The Golden Horseshoe Greenbelt



One of the election promises the Liberals appear determined to actually fulfill is for a greenbelt around the Golden Horseshoe.  When in opposition, they promised an Ottawa to Niagara greenbelt but now it is Lake Scugog area to Niagara plus the Niagara Escarpment Plan Area.  The latter extends from the northern boundary of Peel through Dufferin, Simcoe, Grey and Bruce to Tobermory.  The addition of this extra piece of belt which is under tight NEC development control legislation is strange.  The Counties of Grey and Bruce are not even close to the Golden Horseshoe.


All rural landowners especially farmers in the Niagara Escarpment Plan Area as well as all of Peel, York, Hamilton, Halton Hamilton and most of the Niagara Regions should be aware that Bill 27 is an immediate government threat to their land values.  On December 16, 2003, the Minister of Municipal Affairs introduced Bill 27, An Act to Establish a Greenbelt Study Area and to Amend the Oak Ridges Moraine Conservation Act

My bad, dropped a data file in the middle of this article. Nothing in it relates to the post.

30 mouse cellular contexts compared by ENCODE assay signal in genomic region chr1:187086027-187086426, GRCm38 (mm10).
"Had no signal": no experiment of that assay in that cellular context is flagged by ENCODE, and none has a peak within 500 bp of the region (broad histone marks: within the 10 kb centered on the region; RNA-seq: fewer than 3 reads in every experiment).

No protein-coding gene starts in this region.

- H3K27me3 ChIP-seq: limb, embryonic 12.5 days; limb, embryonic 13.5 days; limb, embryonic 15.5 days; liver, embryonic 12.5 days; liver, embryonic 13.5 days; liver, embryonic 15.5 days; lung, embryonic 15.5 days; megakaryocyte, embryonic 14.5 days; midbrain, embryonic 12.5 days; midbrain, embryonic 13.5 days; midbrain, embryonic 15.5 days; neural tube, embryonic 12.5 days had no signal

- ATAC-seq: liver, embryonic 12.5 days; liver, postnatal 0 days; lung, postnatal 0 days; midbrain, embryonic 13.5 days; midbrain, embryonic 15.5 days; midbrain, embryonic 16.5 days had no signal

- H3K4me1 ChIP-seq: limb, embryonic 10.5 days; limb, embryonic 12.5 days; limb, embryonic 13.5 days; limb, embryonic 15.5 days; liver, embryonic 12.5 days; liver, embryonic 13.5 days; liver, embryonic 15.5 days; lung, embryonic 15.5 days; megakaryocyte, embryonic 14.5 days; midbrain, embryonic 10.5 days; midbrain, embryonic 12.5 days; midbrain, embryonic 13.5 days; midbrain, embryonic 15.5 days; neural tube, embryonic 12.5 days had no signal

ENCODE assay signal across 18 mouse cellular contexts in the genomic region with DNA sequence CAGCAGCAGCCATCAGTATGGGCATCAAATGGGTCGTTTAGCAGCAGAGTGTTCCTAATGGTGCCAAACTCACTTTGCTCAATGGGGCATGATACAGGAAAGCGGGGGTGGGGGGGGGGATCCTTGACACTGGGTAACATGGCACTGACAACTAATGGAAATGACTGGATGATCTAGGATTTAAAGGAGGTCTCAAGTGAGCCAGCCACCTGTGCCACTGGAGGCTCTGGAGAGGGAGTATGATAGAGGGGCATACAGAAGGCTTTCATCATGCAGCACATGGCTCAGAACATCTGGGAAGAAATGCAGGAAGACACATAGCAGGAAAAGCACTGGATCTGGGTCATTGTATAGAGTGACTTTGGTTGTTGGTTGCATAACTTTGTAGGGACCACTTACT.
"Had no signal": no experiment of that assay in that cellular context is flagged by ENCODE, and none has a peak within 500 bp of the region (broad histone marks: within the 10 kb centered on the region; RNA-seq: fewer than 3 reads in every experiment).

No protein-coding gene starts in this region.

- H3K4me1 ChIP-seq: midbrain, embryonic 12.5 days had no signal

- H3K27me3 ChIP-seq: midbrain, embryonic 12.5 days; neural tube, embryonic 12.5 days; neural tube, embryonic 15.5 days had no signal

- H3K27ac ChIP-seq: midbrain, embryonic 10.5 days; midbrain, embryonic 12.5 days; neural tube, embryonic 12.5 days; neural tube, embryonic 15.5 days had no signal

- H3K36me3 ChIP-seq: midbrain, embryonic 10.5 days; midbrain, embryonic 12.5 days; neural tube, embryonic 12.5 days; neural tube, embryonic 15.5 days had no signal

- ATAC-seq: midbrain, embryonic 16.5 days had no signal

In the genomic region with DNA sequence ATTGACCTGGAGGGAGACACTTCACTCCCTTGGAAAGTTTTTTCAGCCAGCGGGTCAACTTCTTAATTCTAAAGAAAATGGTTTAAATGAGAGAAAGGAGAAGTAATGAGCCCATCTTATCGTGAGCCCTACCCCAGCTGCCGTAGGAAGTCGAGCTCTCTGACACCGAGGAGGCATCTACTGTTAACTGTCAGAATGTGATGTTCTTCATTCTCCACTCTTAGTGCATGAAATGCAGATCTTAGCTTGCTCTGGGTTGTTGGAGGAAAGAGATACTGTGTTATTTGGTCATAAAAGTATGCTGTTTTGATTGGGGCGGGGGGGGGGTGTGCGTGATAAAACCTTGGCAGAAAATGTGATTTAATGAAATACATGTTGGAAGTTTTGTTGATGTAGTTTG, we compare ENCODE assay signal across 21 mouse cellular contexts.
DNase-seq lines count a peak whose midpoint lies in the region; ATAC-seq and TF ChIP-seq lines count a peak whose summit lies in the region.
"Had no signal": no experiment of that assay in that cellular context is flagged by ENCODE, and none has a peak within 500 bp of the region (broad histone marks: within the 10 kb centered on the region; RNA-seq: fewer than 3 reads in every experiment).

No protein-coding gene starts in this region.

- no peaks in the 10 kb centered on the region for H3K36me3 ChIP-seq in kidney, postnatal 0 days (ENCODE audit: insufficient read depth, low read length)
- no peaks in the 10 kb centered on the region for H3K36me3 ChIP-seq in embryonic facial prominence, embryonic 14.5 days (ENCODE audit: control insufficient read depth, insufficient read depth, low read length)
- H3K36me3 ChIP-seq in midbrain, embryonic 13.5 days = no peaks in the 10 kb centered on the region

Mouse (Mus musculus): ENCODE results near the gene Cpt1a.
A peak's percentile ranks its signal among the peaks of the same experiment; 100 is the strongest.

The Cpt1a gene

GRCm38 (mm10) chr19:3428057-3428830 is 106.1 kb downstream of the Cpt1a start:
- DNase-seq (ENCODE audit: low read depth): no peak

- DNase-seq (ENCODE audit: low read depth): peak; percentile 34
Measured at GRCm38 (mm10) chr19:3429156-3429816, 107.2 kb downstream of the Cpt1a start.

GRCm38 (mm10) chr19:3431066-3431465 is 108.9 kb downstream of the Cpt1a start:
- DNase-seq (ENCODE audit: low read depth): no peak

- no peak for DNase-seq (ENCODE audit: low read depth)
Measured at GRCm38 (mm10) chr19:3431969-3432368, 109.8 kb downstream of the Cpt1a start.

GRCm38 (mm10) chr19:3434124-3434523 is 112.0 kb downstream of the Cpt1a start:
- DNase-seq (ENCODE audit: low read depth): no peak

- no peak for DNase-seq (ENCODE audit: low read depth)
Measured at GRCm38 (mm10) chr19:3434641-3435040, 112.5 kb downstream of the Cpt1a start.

The Legislation

The stated purpose of Bill 27 is to establish a Greenbelt study area.  The power of municipalities in respect of land use planning matters is restricted in areas outside urban areas.  All development applications in this area, excluding the Niagara Escarpment Plan Area, are frozen until December 16, 2004.  No official plan amendments or Ontario Municipal Board decisions are allowed during the one-year freeze.  The Bill allows the Minister to make regulations which modify the definitions of urban settlement areas or urban uses.


The Minister may make regulations retroactively and those who contravene a regulation are assumed guilty and have no recourse for any harm resulting from Ministerial actions.  This smacks of a legalization of Ministerial dictatorship.  While the cutting of trees and the grading of land have not yet been proscribed, it may be done at the whim of the Minister once the legislation is passed.


This draconian legislation has had second reading and will be passed in the near future.  A legislative committee will hold hearings on three occasions but the dates have not been announced.  All that remains is to determine when and where these restrictions will be applied.  The legislation is permissive in nature, that is, it gives the Minister freedom to develop and proclaim regulations in regard to land use.